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For a group of York County students, the arrival of the French ship Hermione represented the hard work performed on a yearlong project identifying different perspectives of the American Revolution.
For French attendees in Yorktown, the replica of the 18th-century frigate that brought Marquis de Lafayette to America in 1780 signified the strength of France’s relationship with the U.S. over 238 years.
The Yorktown Waterfront was filled with the sounds of French and English chatter over the weekend, as thousands of people came from around the U.S. and across the ocean to greet the 26-cannon replica frigate and to celebrate the centuries-long friendship between the U.S. and France.
“It’s very nice, it’s very cordial. I am very happy to be here,” said Alain Petitgas, speaking in French. Petitgas is a first-time visitor to the U.S. who lives near Rochefort, France, where the Hermione was constructed.
Christian Bickert, who serves as one of the directors of Tall Ships International, called the ship’s arrival “impressive.”
“I’ve been waiting for [the Hermione] because I think it’s a great privilege for Yorktown,” the French native said.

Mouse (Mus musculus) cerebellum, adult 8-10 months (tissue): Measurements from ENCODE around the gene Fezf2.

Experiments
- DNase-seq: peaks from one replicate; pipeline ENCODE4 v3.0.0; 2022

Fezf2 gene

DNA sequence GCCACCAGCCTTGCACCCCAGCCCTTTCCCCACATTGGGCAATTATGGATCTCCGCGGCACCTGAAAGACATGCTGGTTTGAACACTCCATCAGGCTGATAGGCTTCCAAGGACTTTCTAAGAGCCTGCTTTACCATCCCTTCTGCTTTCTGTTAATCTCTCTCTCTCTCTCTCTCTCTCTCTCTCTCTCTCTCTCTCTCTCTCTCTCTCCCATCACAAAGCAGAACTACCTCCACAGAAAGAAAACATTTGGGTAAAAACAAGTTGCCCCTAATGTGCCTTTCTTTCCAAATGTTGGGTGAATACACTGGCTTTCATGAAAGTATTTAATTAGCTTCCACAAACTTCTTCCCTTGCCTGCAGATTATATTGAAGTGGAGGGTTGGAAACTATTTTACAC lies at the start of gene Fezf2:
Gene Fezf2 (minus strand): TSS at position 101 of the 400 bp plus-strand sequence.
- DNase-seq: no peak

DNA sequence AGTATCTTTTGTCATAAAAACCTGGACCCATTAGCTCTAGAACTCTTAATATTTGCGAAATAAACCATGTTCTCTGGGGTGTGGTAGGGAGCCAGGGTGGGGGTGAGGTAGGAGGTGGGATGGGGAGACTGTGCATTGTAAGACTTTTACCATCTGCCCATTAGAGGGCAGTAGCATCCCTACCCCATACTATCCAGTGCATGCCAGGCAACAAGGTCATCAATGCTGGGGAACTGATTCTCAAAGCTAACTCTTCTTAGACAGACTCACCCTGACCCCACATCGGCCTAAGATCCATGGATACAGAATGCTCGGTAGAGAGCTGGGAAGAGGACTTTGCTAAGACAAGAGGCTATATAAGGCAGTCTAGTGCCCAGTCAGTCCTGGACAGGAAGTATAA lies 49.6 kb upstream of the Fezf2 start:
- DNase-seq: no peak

For the eighth grade French II students of Yorktown Middle School who looked forward to its arrival, seeing the real ship in person at Yorktown Waterfront was rewarding.
The students spent the school year gathering information on important figures from the American Revolution — including Marquis de Lafayette, George Washington and General Cornwallis — and creating a project that depicted the American Revolution from each of the players’ point of views.
“All of our work was not just for good grades, it was so other people to learn about [the Hermione,]” David Patterson said.
The exhibit, titled “Tout Est Relatif” [All is Relative], is currently on display at the Yorktown Victory Center.
“To actually see what our project is based around is really nice,” Patterson said.
Vèronique Martin, whose daughter Sophie attends Yorktown Middle School and contributed to the Hermione exhibit, said the ship was a “symbol of the long friendship” between her native country of France and the U.S.
“It’s just a fantastic experience,” she said. “It means a lot to me.”
Board of Supervisors Chairman Tom Shepperd touched on the strong relationship between France and the U.S. during the opening ceremony Friday.
“As you walk through Yorktown, you are walking in the footsteps of our nation’s first president and the many Frenchmen to whom we owe our thanks,” Shepperd said. “Today we celebrate the French that gave so much during the forming of our nation.”
Shepperd thanked the crew and captain of the Hermione and spoke of the connection between Marquis de Lafayette and General George Washington.
“While we know that the ship was built in modern times, to us and to Yorktown, it feels as though we are welcoming home an old friend,” Shepperd said.
WYDaily Reporter Marie Albiges is fluent in French.